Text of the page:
Wedding Reception Dancing - Doing the DipDo you want the DJ to take music requests from the guests at your wedding reception – or not? Some couples do, others prefer not to. There is no right or wrong answer; but please remember, when a guest requests a song, that it’s not possible for a DJ to have every possible song that might be requested – no matter how big a DJ brags his music repertoire is.

Challenges

There are other challenges that requests can present. Sometimes, guests may request songs that simply do not “fit-in” with the music programming, or a requested song may completely alter the mood or environment contrary to what you want. Playing heavy metal or gangsta’ rap, for example, will likely upset or displease some of your guests, especially the older ones. Certainly, songs containing objectionable, foul or sexually graphic language should not be played.

Wedding Reception - Danced So Much My Feet HurtIt’s just tacky to play any song with the “f-bomb” being dropped every fourth word at a wedding. Even though you may like a particular song, you’ll survive if you don’t hear it. Obviously, you don’t want to cause anyone to feel uncomfortable. Your wedding celebration won’t be hampered by a song that isn’t played, but could be significantly and instantly damaged by a song that is played.

An experienced wedding DJ will use their personal experience and professional judgment to know when it is acceptable to honor requests, while amateur DJs may be inclined to play any song that is requested.  (Remember, if inappropriate requests are played, these songs will make you look bad.)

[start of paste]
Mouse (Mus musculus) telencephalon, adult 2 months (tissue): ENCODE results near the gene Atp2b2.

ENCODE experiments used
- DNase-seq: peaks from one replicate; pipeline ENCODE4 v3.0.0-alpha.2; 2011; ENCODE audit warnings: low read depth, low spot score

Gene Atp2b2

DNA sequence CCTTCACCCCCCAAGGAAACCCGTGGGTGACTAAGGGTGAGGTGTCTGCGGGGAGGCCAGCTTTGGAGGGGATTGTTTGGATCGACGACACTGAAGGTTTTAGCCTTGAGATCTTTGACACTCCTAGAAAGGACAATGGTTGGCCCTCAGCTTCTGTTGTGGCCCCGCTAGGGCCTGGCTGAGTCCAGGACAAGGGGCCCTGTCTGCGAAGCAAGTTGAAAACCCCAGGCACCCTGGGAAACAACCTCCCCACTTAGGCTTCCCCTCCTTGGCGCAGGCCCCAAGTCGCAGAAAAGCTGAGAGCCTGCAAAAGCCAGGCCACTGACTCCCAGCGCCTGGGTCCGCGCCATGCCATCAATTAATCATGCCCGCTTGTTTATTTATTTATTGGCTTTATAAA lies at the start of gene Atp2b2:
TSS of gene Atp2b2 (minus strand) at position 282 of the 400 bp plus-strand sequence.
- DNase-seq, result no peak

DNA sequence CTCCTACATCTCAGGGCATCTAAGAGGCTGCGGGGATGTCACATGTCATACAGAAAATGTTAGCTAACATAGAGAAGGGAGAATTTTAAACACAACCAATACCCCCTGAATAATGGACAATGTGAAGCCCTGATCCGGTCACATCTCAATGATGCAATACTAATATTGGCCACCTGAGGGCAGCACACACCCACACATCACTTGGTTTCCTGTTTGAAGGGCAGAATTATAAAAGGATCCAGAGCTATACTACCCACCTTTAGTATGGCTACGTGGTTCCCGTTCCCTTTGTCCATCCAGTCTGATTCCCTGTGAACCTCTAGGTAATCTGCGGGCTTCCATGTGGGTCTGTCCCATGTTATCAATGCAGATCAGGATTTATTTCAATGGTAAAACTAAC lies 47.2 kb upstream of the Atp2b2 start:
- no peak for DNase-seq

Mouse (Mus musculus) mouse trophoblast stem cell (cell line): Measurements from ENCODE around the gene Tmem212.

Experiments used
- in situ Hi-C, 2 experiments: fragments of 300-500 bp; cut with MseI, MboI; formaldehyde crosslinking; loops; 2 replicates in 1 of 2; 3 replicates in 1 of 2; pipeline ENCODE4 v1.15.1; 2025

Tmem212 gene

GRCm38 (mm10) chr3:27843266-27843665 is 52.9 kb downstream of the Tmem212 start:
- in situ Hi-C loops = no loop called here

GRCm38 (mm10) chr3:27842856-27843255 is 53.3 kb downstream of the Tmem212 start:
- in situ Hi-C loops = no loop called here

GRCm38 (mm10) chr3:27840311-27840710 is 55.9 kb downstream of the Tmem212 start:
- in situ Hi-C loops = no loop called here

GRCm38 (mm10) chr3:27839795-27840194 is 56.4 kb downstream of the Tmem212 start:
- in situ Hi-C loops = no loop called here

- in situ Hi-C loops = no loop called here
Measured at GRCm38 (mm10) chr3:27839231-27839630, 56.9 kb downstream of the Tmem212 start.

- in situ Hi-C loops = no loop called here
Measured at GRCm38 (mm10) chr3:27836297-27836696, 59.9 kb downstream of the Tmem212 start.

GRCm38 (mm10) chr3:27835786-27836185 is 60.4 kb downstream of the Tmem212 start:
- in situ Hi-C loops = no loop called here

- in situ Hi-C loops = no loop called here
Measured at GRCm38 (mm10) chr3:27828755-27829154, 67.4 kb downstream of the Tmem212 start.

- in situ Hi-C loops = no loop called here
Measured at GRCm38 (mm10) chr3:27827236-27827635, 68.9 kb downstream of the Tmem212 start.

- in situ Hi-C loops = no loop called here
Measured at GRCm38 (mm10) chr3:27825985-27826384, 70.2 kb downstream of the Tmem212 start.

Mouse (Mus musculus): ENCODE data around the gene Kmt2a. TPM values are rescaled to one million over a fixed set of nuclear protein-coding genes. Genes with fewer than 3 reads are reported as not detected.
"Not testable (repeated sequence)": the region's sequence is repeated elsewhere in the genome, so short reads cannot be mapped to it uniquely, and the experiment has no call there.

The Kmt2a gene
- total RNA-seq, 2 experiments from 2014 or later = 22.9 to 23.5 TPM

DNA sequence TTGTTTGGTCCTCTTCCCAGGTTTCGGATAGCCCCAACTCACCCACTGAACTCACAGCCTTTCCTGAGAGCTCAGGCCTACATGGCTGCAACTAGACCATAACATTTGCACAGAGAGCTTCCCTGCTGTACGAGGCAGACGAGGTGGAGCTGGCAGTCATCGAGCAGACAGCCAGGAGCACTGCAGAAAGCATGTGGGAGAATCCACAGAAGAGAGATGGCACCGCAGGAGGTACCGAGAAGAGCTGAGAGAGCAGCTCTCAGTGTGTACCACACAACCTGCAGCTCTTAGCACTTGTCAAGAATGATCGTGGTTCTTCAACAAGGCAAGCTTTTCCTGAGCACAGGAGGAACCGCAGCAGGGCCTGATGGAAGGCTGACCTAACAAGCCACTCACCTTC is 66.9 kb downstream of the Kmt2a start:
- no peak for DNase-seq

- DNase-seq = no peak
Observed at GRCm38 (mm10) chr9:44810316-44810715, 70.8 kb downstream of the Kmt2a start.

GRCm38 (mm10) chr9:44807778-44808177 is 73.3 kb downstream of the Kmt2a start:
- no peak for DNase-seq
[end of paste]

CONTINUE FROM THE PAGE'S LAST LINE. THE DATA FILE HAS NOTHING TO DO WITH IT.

Your Special Songs

You may have specific songs that you want to hear during your reception, dinner or dancing. That’s great, but there’s certainly no need to pick them all. That’s why you are hiring a truly polished professional wedding DJ. That person should know how to properly read a crowd, play the right tune at the right time, maintain music volume and seamlessly enhance the atmosphere.

In fact, outside of your special wedding dances (1st dance, father/bride dance, etc.), all you probably need to do is select a handful of songs you especially like to provide a flavor of what you wish to hear. Maybe it’s the first song you kissed to, or the very first song you danced to. If you would like supply an additional list or specific artists or songs beyond just a few, it’s often best to permit the experienced wedding DJ read the crowd and mix them in where and when appropriate.

Beef – It’s What’s for Reception

Baron Beef Reception EntreeAs wedding budgets tighten, more and more brides are looking for a way to provide a consistent, high quality meal, and keep the price reasonable. It’s always best to start with a consultation with an experienced wedding caterer in person to discuss exactly what you are looking for and at what price range.